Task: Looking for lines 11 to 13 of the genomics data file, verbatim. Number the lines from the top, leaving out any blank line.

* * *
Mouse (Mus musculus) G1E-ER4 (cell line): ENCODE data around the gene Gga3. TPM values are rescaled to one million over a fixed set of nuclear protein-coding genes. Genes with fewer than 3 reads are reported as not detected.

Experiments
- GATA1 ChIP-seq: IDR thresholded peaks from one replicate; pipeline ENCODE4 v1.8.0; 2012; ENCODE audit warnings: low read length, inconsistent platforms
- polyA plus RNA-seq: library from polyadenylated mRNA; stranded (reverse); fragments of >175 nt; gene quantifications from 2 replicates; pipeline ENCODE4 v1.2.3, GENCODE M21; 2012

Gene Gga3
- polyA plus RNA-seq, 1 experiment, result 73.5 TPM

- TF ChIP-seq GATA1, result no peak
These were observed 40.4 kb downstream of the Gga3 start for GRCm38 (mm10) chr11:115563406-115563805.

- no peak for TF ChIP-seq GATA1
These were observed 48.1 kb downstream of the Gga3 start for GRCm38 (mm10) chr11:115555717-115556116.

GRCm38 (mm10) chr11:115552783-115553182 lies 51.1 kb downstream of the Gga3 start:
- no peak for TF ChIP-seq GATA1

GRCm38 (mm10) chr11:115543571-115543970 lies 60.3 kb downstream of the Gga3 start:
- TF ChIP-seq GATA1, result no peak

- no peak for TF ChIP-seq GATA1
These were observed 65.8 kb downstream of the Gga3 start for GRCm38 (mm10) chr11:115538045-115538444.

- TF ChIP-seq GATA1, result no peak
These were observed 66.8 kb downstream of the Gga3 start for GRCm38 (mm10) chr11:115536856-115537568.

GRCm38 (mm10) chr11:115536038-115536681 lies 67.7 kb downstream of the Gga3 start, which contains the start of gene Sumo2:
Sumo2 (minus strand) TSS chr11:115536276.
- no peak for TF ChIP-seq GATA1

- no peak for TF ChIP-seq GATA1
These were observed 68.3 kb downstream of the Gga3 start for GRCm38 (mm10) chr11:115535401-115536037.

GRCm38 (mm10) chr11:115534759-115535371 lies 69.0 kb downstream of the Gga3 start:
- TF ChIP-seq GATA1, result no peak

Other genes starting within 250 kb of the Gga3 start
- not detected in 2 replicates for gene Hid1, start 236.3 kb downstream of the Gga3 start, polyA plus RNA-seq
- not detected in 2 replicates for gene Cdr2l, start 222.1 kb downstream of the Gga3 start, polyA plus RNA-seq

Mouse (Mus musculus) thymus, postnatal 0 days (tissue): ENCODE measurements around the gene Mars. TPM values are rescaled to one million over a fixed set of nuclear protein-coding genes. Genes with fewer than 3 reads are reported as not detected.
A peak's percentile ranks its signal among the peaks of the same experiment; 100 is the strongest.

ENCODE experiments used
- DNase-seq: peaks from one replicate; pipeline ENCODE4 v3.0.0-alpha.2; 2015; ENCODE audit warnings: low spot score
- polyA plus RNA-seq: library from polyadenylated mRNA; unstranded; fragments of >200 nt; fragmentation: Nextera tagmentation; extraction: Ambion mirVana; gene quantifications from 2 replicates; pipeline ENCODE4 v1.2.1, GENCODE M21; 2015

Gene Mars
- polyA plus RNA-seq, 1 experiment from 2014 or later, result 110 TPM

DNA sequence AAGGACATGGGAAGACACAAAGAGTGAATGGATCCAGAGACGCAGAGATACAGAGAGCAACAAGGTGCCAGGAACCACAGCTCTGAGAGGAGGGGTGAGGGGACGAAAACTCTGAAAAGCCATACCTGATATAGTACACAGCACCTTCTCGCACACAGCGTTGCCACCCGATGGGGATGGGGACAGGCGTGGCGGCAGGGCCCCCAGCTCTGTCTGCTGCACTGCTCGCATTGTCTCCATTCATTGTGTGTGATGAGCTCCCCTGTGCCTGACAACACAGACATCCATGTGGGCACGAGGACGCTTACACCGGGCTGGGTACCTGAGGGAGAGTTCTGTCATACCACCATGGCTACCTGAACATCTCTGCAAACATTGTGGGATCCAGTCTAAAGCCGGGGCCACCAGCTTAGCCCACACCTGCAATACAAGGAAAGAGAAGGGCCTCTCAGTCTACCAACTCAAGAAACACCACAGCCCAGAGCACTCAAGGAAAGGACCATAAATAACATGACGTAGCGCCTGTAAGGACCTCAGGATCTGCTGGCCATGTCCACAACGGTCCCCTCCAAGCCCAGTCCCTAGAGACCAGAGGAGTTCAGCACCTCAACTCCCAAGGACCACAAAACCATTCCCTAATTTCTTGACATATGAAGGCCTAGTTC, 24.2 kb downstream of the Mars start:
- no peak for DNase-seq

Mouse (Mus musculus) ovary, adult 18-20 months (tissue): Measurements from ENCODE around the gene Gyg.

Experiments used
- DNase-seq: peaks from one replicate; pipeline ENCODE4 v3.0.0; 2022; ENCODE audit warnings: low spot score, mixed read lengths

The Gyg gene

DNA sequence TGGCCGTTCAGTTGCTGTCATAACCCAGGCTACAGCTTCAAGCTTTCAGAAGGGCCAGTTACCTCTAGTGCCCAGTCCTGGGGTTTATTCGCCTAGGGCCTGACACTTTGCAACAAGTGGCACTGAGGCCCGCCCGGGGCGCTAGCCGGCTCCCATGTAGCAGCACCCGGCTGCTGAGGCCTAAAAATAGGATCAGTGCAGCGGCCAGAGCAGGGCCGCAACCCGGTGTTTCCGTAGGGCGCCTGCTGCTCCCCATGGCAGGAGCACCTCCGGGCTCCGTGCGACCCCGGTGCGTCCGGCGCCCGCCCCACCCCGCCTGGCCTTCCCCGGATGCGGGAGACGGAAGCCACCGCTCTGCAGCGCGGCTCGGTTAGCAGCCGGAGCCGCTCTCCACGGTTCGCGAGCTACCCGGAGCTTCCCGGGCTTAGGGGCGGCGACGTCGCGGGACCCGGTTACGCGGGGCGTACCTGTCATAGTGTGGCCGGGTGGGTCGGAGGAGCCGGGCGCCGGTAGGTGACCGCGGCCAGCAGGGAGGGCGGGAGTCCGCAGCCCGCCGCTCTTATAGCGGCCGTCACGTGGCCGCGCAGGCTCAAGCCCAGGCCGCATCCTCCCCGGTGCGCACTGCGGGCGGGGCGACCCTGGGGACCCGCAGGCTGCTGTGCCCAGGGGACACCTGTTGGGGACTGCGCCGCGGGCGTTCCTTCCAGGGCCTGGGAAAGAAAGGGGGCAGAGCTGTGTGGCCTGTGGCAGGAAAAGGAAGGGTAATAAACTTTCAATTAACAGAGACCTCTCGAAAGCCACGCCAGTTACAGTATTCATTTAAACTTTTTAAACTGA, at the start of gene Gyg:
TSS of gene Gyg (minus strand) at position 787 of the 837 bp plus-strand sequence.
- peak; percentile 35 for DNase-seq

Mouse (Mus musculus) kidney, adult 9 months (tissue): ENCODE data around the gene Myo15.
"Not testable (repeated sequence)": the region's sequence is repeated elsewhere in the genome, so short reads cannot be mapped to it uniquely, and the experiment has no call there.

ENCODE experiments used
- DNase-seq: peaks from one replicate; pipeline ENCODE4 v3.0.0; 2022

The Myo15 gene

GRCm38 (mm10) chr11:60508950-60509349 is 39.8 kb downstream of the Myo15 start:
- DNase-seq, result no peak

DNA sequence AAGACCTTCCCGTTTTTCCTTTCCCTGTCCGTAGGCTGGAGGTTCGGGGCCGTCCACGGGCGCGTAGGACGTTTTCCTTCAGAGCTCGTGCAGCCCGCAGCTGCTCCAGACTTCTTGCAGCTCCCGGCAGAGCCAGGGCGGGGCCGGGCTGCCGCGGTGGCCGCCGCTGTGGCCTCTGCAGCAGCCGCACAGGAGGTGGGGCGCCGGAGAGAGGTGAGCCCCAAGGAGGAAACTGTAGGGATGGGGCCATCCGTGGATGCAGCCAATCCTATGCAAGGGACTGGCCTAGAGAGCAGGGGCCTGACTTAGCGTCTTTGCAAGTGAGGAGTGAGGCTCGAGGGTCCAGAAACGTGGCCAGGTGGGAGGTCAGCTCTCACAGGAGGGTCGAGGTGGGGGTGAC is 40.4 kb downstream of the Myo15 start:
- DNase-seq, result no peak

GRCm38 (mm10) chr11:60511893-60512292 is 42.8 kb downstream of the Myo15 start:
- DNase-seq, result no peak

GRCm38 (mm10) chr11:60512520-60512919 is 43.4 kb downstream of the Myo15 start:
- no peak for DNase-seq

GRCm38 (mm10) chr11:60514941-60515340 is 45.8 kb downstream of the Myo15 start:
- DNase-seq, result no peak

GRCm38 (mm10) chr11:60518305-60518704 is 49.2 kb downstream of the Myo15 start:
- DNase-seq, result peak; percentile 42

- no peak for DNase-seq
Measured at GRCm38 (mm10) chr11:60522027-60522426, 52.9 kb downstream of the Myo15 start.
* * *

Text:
GRCm38 (mm10) chr11:115552783-115553182 lies 51.1 kb downstream of the Gga3 start:
- no peak for TF ChIP-seq GATA1

GRCm38 (mm10) chr11:115543571-115543970 lies 60.3 kb downstream of the Gga3 start: